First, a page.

For all persons who come from a yellow fever infection area designated by the WHO, there is a compulsory vaccination against a yellow fever disease. Since the country is one of the yellow fever infection areas designated by the WHO, a yellow fever vaccination is urgently recommended!

Yellow fever vaccination for children

In most of the countries in which a yellow fever vaccination is required, this also applies to children over one year of age, in some countries even from six months. It should be noted that vaccination against yellow fever had a number of side effects, such as encephalitis. Around two-thirds of those affected were children under six months. Therefore, under no circumstances should children under this age be vaccinated. But children under one year of age should also not be vaccinated if possible. If in doubt, yellow fever infection areas must then be avoided. Any vaccination against yellow fever may only be carried out in specially authorized yellow fever vaccination centers!

Malaria prophylaxis

When traveling in the country, it is strongly advised to undergo malaria prophylaxis. However, if the side effects seem questionable to you, you should at least have a “stand-by preparation” with you.

Tanzania: Diplomatic missions

Visit Countryaah for a full list of Tanzania embassies and consulates in each country around the world.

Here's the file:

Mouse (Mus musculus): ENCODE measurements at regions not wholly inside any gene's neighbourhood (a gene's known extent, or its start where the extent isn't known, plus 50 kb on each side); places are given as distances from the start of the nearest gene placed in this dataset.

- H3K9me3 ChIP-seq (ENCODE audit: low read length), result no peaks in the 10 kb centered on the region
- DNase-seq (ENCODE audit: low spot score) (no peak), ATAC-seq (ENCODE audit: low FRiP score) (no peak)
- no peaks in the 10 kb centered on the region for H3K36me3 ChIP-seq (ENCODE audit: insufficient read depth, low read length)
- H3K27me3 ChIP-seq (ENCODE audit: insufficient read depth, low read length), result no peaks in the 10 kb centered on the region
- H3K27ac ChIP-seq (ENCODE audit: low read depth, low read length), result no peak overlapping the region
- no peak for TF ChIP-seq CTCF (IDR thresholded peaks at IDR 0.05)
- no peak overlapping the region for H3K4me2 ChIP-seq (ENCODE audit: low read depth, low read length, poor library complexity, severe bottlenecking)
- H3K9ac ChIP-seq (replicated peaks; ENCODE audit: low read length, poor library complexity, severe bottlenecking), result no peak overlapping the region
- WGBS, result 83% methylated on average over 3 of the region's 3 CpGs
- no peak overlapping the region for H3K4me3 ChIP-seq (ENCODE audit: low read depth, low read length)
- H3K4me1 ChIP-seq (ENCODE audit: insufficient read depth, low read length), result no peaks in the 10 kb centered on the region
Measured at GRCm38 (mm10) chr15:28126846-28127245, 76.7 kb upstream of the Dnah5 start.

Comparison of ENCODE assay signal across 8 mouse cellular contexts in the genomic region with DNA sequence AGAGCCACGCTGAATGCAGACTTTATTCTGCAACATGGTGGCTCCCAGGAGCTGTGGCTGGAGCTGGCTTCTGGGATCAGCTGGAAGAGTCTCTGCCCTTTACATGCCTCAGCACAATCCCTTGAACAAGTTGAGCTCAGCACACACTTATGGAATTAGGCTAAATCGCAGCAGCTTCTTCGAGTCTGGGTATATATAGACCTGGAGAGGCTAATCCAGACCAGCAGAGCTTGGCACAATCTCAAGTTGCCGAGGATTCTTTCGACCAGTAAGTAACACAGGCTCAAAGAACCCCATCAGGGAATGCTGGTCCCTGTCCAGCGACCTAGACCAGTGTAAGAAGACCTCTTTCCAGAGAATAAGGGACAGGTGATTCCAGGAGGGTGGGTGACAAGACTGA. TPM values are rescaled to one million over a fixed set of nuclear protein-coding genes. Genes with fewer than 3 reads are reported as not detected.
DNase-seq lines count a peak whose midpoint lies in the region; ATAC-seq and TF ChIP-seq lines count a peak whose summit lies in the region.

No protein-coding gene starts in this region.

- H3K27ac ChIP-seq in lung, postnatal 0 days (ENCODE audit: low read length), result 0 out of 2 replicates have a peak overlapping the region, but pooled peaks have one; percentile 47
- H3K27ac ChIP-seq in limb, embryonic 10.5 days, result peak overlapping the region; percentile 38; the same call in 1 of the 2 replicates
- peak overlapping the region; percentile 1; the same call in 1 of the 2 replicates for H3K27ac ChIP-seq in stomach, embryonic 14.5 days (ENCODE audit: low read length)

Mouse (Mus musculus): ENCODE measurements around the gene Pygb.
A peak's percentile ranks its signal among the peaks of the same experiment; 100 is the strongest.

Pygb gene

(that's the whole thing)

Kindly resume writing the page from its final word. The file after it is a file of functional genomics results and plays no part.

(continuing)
Representations of Tanzania in Germany

The building of the Embassy of the United Republic of Tanzania in Berlin is opposite the Embassy of Cameroon in the Eschenallee in the villa district “Neuwestend” in Berlin-Charlottenburg. The district in which the embassy is based is located between Spandauer Damm, Reichsstrasse and Königin-Elisabeth-Strasse.

Embassy in Berlin

Eschenallee 11

14050 Berlin

Tel.: 0049 – (0) 30 – 30 800


Honorary Consulate in Bönningstedt

Franz-Rabe-Str. 23

25474 Bönningstedt

Tel.: 0049 – (0) 40 – 25 0 79 36

Tel.: 0049 – (0) 40 – 25 45 62 63

German representations in Tanzania

Embassy of the Federal Republic of Germany

Umoja House

PO Box 95 41

Mirambo Street/Garden Ave., 2nd Floor

Dar es Salaam

Tel.: 00255 – (0) 22 – 211 74 09/-15


Austrian representations in Tanzania

The Federal Republic of Austria does not have an embassy in Tanzania, but is represented by an honorary consulate. The embassy is responsible for:

Embassy in Kenya

2nd floor, City House, Corner Wabera Street/Standard Street


POBox 30560

00100 Nairobi

Tel.: 00254 – (0) 20 – 319 076/77/78


The Austrian embassy in Kenya is still responsible for:

  • Burundi
  • Comoros
  • Congo (Democratic Republic)
  • Rwanda
  • Seychelles
  • Somalia
  • Tanzania
  • Uganda

Honorary Consulate in Dar-es-Salaam

Msasani Peninsula, Slipway Road

Plot 1684/1

POBox 105526


Tel.: 00255 – (0) 22 – 260 1492


Swiss representations in Tanzania

Embassy in Da-es-Salaam

Kinondoni Road, Plot 79

Dar es Salaam, Tanzania

Postal address:

Embassy of Switzerland

PO Box 2454

Dar es-Salaam


Tel.: 00255 – (0) 22 – 266 60 08

Tel.: 00255 – (0) 22 – 266 60 09



Travel to Tanzania